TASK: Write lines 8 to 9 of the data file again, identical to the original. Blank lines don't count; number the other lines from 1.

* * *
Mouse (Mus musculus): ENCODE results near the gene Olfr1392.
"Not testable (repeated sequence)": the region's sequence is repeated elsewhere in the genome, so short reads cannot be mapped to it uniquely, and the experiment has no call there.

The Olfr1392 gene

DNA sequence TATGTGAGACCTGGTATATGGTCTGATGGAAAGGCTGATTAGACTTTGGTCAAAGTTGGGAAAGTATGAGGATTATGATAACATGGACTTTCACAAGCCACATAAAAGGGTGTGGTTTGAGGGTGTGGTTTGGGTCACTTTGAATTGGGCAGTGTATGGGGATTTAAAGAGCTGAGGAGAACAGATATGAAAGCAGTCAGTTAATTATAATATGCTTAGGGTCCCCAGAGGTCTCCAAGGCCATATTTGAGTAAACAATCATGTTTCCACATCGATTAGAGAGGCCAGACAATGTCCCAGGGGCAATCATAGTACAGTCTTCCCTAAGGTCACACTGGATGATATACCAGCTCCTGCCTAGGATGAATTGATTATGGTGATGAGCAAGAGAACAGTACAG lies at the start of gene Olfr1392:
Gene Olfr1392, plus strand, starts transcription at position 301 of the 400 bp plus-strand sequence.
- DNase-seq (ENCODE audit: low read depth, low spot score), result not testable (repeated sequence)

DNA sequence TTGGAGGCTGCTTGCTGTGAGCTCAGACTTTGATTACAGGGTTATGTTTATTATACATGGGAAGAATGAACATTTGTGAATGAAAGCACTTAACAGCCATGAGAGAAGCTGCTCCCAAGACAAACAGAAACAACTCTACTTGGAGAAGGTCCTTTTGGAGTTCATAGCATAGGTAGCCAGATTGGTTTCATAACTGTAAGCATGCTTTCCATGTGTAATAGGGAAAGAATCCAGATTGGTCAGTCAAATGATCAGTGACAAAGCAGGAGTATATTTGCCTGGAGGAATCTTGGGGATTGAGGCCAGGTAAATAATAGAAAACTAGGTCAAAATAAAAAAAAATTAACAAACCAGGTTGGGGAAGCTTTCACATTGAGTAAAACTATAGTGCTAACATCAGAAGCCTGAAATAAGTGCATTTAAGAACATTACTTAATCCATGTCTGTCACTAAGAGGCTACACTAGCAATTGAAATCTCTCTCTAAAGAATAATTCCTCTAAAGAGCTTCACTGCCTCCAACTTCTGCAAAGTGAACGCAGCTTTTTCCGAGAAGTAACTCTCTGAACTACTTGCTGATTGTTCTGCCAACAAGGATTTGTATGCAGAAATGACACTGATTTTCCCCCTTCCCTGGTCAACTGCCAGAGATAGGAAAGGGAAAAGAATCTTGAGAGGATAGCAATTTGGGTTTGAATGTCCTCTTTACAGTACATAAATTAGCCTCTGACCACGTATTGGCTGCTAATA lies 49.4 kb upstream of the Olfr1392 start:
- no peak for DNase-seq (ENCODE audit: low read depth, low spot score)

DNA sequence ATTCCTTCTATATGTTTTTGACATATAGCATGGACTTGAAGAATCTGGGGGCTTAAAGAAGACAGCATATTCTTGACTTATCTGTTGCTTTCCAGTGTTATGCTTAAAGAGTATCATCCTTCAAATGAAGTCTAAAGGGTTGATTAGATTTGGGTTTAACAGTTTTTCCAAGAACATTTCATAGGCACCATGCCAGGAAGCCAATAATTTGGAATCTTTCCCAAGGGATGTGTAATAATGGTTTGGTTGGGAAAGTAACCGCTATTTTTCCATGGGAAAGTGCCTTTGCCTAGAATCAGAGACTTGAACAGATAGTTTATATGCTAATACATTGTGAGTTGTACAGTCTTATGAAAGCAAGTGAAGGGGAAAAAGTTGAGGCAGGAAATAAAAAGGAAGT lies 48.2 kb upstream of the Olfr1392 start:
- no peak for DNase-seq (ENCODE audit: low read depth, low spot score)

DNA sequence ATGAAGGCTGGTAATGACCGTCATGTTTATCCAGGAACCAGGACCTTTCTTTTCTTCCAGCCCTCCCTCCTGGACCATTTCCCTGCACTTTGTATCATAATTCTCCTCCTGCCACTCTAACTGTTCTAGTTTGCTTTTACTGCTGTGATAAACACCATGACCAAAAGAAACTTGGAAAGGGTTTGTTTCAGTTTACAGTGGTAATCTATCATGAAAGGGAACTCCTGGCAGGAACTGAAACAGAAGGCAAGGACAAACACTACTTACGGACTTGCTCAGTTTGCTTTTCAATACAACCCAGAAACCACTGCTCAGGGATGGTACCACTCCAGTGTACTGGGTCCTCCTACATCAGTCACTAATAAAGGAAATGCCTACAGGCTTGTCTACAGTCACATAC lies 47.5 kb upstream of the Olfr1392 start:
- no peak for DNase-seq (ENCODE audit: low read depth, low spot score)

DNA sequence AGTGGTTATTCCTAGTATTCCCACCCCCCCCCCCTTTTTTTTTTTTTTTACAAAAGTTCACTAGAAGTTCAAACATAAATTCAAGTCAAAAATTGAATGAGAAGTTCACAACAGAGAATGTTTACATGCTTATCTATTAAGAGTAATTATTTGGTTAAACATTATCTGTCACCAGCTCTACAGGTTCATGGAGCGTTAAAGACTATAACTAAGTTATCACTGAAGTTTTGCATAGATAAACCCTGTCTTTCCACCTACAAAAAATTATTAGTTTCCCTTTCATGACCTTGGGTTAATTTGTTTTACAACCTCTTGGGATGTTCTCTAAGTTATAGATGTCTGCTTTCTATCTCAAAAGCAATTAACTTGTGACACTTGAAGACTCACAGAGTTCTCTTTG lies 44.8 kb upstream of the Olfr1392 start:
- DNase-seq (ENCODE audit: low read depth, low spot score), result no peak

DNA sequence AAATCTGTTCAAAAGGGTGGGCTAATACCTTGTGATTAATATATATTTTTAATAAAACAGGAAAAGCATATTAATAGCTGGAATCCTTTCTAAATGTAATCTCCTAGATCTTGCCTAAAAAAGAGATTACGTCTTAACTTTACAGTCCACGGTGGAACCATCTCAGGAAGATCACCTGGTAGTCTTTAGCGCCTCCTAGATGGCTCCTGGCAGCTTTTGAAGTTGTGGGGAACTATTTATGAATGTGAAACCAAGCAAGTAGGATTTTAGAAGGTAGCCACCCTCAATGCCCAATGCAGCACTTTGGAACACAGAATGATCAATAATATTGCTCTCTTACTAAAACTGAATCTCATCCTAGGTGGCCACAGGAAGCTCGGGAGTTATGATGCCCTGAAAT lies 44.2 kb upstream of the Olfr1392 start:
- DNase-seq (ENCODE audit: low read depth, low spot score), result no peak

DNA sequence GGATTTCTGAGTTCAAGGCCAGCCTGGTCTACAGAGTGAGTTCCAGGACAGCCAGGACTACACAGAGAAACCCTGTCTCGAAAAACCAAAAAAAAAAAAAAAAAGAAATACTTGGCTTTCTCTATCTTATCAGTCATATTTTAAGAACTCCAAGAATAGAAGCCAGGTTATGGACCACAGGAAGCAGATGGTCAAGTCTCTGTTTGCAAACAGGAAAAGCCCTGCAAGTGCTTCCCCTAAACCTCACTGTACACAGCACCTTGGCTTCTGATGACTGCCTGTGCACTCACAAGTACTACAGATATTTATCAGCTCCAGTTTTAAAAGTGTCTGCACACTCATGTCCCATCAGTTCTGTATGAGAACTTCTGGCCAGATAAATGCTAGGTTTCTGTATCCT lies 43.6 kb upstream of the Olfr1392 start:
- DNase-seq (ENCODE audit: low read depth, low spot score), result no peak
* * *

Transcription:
- no peak for DNase-seq (ENCODE audit: low read depth, low spot score)

DNA sequence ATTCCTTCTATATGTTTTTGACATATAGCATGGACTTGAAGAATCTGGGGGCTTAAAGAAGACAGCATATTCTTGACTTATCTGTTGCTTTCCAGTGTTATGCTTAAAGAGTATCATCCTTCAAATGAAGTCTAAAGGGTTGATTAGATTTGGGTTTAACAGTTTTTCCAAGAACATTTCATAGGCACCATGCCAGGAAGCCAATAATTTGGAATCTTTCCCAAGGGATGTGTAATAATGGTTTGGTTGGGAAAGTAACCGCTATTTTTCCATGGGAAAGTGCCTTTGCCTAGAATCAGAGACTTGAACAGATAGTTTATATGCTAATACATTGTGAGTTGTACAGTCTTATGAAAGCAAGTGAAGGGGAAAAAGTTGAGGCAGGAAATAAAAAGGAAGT lies 48.2 kb upstream of the Olfr1392 start: